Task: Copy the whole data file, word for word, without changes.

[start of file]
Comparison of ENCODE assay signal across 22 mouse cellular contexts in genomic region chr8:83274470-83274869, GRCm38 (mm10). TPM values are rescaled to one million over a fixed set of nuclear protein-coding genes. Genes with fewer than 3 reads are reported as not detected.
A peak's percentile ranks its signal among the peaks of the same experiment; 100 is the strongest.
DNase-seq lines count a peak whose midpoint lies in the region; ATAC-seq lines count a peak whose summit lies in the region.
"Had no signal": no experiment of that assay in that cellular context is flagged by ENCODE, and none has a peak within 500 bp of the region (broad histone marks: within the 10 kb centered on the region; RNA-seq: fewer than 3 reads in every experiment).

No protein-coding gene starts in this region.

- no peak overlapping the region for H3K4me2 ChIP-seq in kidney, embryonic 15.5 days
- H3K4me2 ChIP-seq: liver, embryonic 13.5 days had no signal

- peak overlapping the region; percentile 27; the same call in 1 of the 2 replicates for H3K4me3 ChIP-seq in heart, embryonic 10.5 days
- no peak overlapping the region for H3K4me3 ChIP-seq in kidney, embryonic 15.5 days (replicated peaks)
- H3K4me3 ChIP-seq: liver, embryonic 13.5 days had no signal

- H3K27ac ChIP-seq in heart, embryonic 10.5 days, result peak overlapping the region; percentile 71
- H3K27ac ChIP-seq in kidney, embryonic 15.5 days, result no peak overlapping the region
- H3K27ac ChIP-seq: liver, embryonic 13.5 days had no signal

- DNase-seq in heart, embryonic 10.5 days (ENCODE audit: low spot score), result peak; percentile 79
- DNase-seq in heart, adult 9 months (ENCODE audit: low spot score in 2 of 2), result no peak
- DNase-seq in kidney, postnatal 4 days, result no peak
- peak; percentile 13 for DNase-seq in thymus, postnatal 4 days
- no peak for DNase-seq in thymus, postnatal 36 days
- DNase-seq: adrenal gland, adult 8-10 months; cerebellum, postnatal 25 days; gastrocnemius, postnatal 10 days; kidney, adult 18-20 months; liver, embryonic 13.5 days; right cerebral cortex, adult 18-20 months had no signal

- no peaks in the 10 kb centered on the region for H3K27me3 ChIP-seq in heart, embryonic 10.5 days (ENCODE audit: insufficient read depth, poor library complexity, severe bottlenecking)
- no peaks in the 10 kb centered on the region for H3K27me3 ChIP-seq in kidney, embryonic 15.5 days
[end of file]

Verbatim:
Comparison of ENCODE assay signal across 22 mouse cellular contexts in genomic region chr8:83274470-83274869, GRCm38 (mm10). TPM values are rescaled to one million over a fixed set of nuclear protein-coding genes. Genes with fewer than 3 reads are reported as not detected.
A peak's percentile ranks its signal among the peaks of the same experiment; 100 is the strongest.
DNase-seq lines count a peak whose midpoint lies in the region; ATAC-seq lines count a peak whose summit lies in the region.
"Had no signal": no experiment of that assay in that cellular context is flagged by ENCODE, and none has a peak within 500 bp of the region (broad histone marks: within the 10 kb centered on the region; RNA-seq: fewer than 3 reads in every experiment).

No protein-coding gene starts in this region.

- no peak overlapping the region for H3K4me2 ChIP-seq in kidney, embryonic 15.5 days
- H3K4me2 ChIP-seq: liver, embryonic 13.5 days had no signal

- peak overlapping the region; percentile 27; the same call in 1 of the 2 replicates for H3K4me3 ChIP-seq in heart, embryonic 10.5 days
- no peak overlapping the region for H3K4me3 ChIP-seq in kidney, embryonic 15.5 days (replicated peaks)
- H3K4me3 ChIP-seq: liver, embryonic 13.5 days had no signal

- H3K27ac ChIP-seq in heart, embryonic 10.5 days, result peak overlapping the region; percentile 71
- H3K27ac ChIP-seq in kidney, embryonic 15.5 days, result no peak overlapping the region
- H3K27ac ChIP-seq: liver, embryonic 13.5 days had no signal

- DNase-seq in heart, embryonic 10.5 days (ENCODE audit: low spot score), result peak; percentile 79
- DNase-seq in heart, adult 9 months (ENCODE audit: low spot score in 2 of 2), result no peak
- DNase-seq in kidney, postnatal 4 days, result no peak
- peak; percentile 13 for DNase-seq in thymus, postnatal 4 days
- no peak for DNase-seq in thymus, postnatal 36 days
- DNase-seq: adrenal gland, adult 8-10 months; cerebellum, postnatal 25 days; gastrocnemius, postnatal 10 days; kidney, adult 18-20 months; liver, embryonic 13.5 days; right cerebral cortex, adult 18-20 months had no signal

- no peaks in the 10 kb centered on the region for H3K27me3 ChIP-seq in heart, embryonic 10.5 days (ENCODE audit: insufficient read depth, poor library complexity, severe bottlenecking)
- no peaks in the 10 kb centered on the region for H3K27me3 ChIP-seq in kidney, embryonic 15.5 days